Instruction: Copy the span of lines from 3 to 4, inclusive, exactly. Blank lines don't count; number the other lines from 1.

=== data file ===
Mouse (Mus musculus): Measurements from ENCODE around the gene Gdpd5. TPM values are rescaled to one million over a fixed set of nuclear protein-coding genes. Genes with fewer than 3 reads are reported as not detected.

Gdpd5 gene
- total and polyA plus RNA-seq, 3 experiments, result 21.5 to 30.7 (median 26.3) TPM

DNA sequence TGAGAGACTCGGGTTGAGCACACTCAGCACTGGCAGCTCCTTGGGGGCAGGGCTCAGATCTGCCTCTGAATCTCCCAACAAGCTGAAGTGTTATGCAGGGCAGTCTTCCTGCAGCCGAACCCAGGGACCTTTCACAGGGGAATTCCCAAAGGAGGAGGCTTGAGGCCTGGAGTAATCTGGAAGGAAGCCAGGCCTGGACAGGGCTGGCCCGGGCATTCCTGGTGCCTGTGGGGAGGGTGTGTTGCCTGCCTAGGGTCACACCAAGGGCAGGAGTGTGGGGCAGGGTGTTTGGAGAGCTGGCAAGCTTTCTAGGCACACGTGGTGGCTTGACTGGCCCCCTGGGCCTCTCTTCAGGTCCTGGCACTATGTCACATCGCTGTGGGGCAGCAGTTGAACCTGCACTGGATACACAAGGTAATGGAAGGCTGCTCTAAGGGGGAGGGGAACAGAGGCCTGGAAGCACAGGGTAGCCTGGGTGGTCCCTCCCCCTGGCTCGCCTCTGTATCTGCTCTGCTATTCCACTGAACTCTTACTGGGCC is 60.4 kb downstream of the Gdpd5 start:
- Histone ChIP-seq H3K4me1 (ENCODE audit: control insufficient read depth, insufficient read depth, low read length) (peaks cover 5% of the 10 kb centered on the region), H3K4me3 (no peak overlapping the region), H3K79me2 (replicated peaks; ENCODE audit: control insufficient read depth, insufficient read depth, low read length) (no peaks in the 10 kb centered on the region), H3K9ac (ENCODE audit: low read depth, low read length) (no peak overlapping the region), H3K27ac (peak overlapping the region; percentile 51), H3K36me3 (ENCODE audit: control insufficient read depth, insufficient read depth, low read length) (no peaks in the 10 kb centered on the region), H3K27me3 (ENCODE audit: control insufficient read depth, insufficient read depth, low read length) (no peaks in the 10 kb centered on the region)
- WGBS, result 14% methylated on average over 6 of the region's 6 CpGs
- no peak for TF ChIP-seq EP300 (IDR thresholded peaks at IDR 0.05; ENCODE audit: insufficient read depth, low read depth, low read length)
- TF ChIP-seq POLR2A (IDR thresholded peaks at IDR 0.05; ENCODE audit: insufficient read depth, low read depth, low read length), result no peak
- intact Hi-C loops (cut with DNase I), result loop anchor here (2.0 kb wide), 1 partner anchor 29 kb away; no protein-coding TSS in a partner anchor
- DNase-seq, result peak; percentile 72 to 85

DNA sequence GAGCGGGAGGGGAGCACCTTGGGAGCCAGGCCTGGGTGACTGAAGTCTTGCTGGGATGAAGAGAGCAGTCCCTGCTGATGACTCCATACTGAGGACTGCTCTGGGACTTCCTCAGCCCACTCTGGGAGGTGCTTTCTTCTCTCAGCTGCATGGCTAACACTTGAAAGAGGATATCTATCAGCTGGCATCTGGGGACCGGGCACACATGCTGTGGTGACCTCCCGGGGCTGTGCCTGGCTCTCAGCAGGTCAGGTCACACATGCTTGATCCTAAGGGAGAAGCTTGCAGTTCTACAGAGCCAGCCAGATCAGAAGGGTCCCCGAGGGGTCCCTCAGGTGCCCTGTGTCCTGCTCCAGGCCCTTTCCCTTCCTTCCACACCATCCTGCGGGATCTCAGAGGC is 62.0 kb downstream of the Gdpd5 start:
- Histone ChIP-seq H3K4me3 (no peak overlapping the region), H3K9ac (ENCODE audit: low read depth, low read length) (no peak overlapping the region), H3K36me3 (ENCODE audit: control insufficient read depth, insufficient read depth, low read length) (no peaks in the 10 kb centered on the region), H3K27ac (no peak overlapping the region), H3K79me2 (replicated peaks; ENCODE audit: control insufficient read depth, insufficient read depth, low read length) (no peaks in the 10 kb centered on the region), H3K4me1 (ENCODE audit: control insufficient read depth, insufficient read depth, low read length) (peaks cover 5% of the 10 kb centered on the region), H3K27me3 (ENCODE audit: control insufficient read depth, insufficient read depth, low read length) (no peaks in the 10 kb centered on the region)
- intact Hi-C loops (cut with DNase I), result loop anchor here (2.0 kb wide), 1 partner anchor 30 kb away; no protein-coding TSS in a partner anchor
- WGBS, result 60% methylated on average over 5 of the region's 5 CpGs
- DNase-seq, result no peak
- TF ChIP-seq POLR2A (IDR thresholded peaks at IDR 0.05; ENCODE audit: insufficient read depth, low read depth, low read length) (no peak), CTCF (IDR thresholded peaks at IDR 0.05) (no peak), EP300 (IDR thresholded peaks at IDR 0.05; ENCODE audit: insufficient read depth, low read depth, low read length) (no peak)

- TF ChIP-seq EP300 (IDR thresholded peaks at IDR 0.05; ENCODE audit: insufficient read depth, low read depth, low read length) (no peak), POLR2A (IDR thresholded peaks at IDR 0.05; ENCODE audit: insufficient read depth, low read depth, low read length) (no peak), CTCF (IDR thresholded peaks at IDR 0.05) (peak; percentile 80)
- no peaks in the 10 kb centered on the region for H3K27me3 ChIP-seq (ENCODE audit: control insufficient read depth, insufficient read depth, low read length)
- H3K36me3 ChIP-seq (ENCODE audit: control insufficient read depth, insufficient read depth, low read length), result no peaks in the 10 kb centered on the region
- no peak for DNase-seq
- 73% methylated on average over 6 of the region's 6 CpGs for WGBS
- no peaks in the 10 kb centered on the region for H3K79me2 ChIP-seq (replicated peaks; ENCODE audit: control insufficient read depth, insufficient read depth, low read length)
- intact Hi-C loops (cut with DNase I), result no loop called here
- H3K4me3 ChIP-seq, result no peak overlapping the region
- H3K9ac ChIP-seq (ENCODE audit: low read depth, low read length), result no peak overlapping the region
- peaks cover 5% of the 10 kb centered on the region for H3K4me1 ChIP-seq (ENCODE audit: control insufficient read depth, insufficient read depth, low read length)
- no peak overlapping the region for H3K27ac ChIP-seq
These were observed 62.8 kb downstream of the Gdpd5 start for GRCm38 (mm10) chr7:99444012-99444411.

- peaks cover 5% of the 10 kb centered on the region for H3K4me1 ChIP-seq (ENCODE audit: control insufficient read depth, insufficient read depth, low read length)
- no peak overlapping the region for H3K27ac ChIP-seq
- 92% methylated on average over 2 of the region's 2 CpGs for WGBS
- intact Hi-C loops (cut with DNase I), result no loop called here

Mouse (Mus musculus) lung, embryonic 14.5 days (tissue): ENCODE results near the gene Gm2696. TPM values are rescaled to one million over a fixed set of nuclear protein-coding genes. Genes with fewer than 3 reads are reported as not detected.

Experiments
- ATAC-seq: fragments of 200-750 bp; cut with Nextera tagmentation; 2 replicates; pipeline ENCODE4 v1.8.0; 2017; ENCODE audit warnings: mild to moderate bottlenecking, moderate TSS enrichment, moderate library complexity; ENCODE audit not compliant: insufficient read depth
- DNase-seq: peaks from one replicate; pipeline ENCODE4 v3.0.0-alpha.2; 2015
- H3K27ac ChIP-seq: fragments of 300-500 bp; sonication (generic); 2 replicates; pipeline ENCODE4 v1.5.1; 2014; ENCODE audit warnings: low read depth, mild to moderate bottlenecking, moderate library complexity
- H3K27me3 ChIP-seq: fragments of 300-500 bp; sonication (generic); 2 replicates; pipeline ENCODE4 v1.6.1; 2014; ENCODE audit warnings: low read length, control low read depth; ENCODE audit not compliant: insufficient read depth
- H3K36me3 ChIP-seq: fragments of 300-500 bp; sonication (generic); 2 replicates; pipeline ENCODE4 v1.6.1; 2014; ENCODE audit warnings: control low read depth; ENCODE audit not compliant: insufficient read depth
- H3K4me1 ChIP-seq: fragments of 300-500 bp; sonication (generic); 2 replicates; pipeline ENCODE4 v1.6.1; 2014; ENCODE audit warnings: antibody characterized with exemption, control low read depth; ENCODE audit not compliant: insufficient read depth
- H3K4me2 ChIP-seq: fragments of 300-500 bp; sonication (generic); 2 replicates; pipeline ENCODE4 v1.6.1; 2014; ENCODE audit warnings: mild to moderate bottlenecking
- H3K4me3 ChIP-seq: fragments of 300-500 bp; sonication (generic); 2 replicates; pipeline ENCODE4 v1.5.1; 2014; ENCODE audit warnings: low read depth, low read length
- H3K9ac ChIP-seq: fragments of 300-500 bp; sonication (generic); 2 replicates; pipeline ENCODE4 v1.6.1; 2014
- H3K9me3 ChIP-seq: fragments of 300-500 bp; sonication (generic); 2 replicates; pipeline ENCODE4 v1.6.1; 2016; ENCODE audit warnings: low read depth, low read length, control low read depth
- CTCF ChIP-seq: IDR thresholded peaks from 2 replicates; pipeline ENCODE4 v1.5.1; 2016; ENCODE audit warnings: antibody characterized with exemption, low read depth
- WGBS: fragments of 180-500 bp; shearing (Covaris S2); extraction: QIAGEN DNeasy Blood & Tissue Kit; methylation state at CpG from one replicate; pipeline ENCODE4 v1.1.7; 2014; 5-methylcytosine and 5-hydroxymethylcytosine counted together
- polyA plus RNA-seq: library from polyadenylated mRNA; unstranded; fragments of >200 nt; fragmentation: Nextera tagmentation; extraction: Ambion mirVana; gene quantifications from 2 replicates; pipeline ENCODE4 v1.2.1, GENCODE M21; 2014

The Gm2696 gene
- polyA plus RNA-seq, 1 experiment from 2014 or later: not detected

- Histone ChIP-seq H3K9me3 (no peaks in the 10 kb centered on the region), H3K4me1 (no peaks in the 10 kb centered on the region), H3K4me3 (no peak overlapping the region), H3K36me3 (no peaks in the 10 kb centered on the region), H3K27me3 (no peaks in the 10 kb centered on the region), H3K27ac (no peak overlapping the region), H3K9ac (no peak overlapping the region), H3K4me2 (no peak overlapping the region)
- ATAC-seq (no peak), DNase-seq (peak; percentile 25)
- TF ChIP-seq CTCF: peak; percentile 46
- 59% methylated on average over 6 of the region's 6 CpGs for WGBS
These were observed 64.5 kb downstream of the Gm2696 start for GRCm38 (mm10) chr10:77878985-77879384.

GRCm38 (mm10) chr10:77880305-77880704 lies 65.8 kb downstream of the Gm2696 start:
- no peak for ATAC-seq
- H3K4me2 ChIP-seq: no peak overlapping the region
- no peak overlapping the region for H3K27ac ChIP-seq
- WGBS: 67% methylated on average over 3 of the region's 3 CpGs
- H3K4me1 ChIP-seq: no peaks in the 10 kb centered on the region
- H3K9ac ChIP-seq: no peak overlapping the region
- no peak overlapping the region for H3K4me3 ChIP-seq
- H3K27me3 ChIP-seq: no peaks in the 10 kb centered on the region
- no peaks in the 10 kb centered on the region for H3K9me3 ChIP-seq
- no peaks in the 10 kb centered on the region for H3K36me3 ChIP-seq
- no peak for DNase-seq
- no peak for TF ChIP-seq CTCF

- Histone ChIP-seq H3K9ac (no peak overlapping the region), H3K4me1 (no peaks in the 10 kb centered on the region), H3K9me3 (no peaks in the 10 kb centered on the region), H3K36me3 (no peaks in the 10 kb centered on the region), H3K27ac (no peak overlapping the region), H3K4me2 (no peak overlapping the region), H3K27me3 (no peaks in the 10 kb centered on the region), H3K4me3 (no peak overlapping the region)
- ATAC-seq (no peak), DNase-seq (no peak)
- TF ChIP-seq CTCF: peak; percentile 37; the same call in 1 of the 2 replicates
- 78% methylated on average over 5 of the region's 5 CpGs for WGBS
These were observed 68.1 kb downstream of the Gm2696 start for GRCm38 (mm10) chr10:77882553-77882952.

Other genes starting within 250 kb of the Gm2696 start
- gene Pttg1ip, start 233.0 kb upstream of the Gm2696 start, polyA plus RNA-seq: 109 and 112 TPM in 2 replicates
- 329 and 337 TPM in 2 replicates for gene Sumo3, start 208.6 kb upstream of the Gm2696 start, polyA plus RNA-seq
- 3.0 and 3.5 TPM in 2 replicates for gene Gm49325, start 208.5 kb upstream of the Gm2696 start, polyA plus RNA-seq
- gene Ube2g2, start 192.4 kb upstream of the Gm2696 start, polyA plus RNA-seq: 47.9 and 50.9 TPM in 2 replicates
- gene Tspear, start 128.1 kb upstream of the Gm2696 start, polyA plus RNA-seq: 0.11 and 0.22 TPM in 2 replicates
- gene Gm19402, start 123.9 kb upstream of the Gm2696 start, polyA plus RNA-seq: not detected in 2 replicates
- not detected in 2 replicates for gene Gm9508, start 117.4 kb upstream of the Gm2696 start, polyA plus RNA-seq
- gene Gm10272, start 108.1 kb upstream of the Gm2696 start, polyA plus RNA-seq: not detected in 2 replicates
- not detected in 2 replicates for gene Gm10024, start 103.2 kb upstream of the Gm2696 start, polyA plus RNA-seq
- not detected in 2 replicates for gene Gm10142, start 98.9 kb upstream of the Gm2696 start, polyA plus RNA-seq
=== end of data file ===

- total and polyA plus RNA-seq, 3 experiments, result 21.5 to 30.7 (median 26.3) TPM

DNA sequence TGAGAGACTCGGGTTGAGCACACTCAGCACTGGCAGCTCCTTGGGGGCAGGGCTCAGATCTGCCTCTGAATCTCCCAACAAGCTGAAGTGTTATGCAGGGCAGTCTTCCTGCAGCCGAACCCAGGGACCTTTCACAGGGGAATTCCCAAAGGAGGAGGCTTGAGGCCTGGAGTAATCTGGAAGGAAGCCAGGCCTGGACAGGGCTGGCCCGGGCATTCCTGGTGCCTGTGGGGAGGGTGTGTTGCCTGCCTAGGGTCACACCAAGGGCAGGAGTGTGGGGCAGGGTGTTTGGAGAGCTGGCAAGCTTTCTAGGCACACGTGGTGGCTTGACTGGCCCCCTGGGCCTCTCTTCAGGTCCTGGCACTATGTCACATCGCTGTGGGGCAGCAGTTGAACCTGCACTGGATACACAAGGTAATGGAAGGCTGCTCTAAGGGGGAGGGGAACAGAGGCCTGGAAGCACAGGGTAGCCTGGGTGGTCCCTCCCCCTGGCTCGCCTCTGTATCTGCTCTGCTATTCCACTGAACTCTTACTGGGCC is 60.4 kb downstream of the Gdpd5 start: